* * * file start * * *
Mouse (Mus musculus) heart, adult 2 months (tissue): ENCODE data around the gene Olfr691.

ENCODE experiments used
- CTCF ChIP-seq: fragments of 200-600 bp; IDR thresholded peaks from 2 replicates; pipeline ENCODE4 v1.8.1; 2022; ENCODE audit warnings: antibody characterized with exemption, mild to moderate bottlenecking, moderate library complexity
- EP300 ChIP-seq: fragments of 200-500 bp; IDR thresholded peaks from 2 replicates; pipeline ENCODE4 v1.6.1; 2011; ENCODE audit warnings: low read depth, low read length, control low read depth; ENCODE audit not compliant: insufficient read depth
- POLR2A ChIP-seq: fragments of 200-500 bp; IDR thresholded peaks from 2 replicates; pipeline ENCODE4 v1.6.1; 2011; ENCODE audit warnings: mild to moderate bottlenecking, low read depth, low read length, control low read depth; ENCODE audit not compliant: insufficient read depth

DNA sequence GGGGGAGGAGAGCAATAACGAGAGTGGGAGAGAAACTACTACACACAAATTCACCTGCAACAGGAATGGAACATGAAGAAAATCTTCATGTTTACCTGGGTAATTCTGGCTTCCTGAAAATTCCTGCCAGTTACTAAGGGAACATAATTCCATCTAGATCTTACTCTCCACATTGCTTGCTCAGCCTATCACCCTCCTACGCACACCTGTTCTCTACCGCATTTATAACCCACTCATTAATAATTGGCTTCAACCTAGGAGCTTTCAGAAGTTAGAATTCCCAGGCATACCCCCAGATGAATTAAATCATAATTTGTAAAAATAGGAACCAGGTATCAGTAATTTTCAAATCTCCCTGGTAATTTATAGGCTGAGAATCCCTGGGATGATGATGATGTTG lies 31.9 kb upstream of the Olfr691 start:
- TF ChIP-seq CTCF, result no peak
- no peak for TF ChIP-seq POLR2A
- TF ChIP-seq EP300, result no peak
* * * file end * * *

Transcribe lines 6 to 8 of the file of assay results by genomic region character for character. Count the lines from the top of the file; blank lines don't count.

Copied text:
DNA sequence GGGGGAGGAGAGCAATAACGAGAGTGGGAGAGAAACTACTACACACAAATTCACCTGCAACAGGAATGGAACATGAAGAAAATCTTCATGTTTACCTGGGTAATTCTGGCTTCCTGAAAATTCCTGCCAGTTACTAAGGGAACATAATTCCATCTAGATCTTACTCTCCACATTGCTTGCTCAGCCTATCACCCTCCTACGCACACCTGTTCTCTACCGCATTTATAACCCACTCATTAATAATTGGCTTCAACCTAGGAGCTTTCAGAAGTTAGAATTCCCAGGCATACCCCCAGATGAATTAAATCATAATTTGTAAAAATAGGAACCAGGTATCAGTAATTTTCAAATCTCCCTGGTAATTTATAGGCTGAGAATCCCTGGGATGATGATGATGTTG lies 31.9 kb upstream of the Olfr691 start:
- TF ChIP-seq CTCF, result no peak
- no peak for TF ChIP-seq POLR2A